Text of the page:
As COP27 gets underway in Sharm El-Sheikh Egypt, and leaders from around the world gather to formulate an updated statement on the world’s commitment to collective action on climate change, there are a number of key issues that the delegates will face. This meeting of the Conference of Parties is happening 30 years after the drafting of the United Nations Framework Convention on Climate Change (UNFCCC) and 7 years since the Paris Climate Agreement was adopted at COP21. 

The COP meetings have now become an annual event, with an agenda covering a range of topics, from climate finance, to plans for decarbonization, impacts of climate change on youth and by gender, biodiversity, water resources, energy innovations, and solutions to the challenges of adapting to climate change and mitigating further emissions of greenhouse gasses.

It is now all but certain the goal set out in the Paris Climate Agreement of limiting global temperature rises to 1.5 degrees above pre-industrial levels will be missed. Global temperatures have already risen 1.1 degrees above preindustrial levels, and scientists predict that there is a near certainty (93% chance) that the world will experience temperatures 1.6 degrees above preindustrial levels by 2026.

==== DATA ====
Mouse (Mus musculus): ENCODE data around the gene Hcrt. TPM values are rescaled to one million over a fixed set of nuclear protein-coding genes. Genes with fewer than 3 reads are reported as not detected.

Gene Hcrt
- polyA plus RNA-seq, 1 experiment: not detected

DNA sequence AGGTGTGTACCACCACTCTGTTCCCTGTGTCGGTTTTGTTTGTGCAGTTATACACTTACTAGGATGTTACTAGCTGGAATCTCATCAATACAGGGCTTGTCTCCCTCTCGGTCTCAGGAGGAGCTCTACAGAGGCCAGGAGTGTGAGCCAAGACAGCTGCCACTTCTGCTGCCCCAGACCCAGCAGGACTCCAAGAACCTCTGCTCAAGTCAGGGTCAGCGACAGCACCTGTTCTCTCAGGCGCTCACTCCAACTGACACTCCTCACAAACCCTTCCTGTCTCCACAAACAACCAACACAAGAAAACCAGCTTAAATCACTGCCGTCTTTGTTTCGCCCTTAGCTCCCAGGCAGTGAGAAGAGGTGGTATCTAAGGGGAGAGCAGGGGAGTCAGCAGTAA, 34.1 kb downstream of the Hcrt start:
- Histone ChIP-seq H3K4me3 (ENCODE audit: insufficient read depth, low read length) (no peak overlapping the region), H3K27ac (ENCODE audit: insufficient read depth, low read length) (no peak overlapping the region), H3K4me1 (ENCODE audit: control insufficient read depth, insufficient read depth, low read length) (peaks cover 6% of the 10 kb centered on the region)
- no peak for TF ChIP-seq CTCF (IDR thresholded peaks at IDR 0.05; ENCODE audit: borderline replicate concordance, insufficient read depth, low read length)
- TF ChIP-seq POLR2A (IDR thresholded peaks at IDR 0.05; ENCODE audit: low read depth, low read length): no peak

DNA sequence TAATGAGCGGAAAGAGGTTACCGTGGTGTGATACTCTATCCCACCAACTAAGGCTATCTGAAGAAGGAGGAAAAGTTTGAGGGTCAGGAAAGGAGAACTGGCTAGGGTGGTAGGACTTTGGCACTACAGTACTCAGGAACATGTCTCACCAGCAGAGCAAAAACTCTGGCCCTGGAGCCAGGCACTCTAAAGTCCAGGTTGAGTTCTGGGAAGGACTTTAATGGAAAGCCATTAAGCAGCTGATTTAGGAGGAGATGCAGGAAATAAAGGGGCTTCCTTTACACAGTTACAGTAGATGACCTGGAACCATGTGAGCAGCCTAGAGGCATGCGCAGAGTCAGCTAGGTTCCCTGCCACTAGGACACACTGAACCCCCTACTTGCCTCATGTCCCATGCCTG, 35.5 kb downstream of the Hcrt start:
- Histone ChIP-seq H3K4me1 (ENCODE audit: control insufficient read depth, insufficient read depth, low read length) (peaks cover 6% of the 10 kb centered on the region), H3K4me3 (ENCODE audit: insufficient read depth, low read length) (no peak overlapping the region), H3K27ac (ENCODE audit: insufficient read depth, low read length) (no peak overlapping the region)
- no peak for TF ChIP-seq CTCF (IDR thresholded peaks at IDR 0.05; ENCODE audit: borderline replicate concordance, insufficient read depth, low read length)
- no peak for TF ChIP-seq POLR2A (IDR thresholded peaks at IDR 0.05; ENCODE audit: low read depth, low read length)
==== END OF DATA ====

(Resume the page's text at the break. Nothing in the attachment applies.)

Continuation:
As the world’s leaders gather for the first time in Africa, the focus will be on the increasingly severe impacts of climate change on populations in the global south, as rising warming temperatures disproportionately affect the poorest countries. The IPCC estimates that approximately 50% of the planet’s population is highly vulnerable to the increasing impacts of climate change. Those living in the most vulnerable regions are 15 times more likely to die from storms, droughts and floods. 

The disparity between the regions that are responsible for the most emissions, and places that are suffering the most from climate change will be one of the key themes running through the meetings in Sharm El-Sheikh.

Cop27 Climate Change

ETK Groups’ recommendations for climate change actions to monitor

Following is a listing of some of the key topics to keep an eye on throughout the proceedings, and that will be addressed in the various sessions and no doubt in the final communique. Over the next few days we will publish a series of more detailed discussion around these topics. Please join in on the discussion, and let us know your thoughts.

  1. “Loss and Damage” debate and the financial obligations of richer nations to poorer nations that are suffering the most.
  2. The impacts of climate change are here, now. How will we adapt? Impacts on food supplies, increased ferocity of storms, changes in weather patterns that are already having a real impact.
  3. We are not on track to meet our commitments in terms of reducing greenhouse gas emissions. What can be done?
  4. The world’s biggest emitters are still struggling with their commitments. Where will the global leadership come from that is desperately needed?

If you’d like to discuss how ETK Group can help you achieve your climate change goals, please email us at